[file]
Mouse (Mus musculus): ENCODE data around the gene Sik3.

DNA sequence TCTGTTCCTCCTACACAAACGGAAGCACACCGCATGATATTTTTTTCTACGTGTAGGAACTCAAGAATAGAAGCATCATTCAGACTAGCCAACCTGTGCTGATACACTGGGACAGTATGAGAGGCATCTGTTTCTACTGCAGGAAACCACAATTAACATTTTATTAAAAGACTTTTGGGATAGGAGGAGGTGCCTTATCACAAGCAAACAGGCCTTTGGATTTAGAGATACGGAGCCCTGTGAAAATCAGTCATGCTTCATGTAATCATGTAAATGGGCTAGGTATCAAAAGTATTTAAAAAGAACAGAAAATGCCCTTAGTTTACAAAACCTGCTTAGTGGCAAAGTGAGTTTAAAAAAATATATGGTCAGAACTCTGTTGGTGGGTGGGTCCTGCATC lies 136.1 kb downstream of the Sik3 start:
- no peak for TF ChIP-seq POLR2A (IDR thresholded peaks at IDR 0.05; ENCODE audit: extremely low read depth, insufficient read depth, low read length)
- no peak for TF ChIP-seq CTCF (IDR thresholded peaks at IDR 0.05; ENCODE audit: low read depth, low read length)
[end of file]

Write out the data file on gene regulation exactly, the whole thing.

Mouse (Mus musculus): ENCODE data around the gene Sik3.

DNA sequence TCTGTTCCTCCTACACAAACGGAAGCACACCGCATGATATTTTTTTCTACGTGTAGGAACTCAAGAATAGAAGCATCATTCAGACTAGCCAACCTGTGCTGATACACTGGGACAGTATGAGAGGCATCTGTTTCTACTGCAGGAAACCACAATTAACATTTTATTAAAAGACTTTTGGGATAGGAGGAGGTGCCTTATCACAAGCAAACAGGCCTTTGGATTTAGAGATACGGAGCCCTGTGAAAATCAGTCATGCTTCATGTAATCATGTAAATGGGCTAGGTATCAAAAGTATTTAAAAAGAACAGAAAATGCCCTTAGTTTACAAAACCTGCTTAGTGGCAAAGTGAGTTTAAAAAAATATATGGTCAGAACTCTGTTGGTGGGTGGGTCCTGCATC lies 136.1 kb downstream of the Sik3 start:
- no peak for TF ChIP-seq POLR2A (IDR thresholded peaks at IDR 0.05; ENCODE audit: extremely low read depth, insufficient read depth, low read length)
- no peak for TF ChIP-seq CTCF (IDR thresholded peaks at IDR 0.05; ENCODE audit: low read depth, low read length)